This week, the moon appeared high in the dining room window. It was not a full moon, but in the clear sky, it glowed with charm. I pulled everyone from the table and we went to the porch for a better look. The five of us sat quietly on the front steps -- my daughters, granddaughters and I -- and celebrated it's beauty. We thought about my son-in-law under that same moon on the other side of the world. Younger daughter sang a short moon song for the little ones and, suddenly, I thought of my moon viewing experience while in Japan.
I decided to make this a special occasion. I returned inside to prepare an impromptu treat. I didn't have a pampas grass arrangement on the table or sweet bean dumplings like my Japanese hostess, Mrs. Kimura, but I did have some very special dishes and I scooped tiny ice cream balls to mimic the dumplings. I placed the tiny dishes and the large plate of moon-colored balls in the freezer and returned to the porch. Soon the night grew chilly and we said, "Good night, moon." I retrieved the cold treats and explained the significance of the moon shape and grass patterns on the gray glaze which had been created in one of the oldest pottery areas in Japan. Older daughter contributed some very thin Moravian ginger cookies which we learned to love while living near Old Salem, NC. I think I'll try to plan ahead next year for the October Harvest Moon, but this was a pretty neat party.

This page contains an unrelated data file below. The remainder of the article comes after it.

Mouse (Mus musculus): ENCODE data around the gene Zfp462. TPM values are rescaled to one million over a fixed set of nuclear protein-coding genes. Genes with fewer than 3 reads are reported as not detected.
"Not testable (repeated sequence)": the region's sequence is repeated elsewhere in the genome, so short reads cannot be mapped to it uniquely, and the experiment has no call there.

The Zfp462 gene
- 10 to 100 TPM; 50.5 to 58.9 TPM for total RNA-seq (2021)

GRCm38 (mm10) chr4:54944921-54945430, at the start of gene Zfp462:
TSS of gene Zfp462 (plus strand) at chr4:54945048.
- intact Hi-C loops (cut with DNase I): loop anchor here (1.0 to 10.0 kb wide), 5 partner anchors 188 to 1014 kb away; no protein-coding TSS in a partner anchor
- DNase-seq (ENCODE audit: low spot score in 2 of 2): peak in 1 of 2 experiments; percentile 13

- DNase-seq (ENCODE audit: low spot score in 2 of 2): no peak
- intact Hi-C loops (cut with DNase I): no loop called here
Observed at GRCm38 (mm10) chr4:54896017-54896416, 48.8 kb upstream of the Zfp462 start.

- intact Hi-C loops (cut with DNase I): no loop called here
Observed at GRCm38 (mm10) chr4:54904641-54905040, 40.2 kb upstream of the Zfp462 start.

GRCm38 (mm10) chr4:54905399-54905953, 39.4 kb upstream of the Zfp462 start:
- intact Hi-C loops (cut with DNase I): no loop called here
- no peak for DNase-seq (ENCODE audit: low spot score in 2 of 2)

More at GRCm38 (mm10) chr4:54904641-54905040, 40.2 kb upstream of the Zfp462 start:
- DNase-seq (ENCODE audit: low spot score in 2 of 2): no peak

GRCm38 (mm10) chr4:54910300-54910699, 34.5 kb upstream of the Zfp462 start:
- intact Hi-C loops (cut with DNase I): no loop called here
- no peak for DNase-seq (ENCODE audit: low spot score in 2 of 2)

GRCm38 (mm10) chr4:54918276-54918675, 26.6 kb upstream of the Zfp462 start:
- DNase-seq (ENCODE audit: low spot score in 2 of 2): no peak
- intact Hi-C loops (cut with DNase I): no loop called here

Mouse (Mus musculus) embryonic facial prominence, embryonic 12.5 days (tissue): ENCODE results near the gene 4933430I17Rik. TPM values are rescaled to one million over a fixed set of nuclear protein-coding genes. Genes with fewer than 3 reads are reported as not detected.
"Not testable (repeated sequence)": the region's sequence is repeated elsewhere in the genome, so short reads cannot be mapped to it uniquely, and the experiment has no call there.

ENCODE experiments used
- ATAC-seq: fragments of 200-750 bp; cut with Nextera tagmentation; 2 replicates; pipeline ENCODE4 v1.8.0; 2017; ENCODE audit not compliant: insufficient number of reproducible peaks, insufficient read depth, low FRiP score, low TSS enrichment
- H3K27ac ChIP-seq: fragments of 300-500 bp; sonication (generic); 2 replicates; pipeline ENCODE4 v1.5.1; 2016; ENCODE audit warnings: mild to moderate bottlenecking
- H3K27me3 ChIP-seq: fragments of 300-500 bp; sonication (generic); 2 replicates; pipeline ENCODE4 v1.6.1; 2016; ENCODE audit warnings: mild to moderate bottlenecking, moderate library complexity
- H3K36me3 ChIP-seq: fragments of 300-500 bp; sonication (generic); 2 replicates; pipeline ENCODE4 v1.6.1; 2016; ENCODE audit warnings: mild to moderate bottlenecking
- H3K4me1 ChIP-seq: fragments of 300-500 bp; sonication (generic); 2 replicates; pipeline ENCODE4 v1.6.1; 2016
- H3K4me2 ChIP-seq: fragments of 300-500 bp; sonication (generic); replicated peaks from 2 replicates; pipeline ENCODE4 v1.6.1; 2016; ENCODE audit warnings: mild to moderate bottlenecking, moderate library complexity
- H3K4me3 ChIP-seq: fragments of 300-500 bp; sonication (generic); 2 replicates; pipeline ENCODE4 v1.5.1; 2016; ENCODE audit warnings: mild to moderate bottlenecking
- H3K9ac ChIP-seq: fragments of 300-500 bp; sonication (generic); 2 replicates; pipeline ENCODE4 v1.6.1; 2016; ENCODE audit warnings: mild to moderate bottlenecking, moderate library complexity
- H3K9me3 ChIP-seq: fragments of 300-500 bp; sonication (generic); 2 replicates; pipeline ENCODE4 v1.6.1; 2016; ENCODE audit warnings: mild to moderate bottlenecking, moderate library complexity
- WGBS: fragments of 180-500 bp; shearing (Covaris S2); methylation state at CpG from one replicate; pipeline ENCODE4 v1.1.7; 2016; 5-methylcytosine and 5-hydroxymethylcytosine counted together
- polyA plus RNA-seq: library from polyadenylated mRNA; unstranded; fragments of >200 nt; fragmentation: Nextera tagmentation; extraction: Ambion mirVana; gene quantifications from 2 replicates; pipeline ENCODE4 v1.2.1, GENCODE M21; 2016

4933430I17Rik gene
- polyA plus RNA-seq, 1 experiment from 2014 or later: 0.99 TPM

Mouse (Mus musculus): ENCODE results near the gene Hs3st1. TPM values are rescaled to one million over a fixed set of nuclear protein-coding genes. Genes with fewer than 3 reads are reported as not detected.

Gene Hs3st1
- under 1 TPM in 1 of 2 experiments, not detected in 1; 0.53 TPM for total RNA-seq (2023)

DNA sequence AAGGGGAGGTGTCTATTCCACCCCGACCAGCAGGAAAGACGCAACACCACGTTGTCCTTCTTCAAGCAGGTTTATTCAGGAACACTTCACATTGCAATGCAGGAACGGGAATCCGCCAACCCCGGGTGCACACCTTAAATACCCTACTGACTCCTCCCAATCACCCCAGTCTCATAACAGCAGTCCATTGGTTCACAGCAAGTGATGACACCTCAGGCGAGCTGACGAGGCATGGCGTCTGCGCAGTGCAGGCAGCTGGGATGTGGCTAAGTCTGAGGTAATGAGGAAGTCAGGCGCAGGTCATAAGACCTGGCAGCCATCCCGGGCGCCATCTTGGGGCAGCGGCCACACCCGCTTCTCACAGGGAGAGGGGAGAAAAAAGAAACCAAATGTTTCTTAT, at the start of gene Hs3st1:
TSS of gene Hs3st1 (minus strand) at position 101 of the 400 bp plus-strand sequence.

Will the little ones remember a celebration of the moon at their grandmother's house? Will it be one of those experiences which pops up as an unexpected memory like this one for me? Will it become part of who they are? Will they watch the moon and think of tiny scoops of ice cream served with tiny spoons and wonder why? Will they learn to just celebrate beauty?
A Note: During my years of participating in Sister City exchanges with Takarazuka, Japan, I had many unique experiences. Generally, I traveled alone with an exhibition which I helped uncrate and install. Each day during the exhibition, I was hosted by some wonderful people and given the assistance of an interpreter and sometimes a driver. At some point, the official schedules shifted as old friends began to request my time for a particular day, a special meal, or just to visit in their homes. So, I was invited to go their favorite temple or shrine in the mountains, to visit shopping districts, local craftsmen and museums, to share seasonal meals and family celebrations.
At the end of each visit, there was an official gift which the mayor of the city presented to me. On my last trip, he suggested that I select my own! I was a little stunned. I would be accompanied on this shopping trip by a couple of city of officials. I asked if there was a budget. It was a challenge -- perhaps a test! My choice must fit the budget, be an appropriate official gift, indicate that I had learned something about the culture and . . . be something I liked. As I opened my special dishes, the mayor was the only one who was surprised. He approved.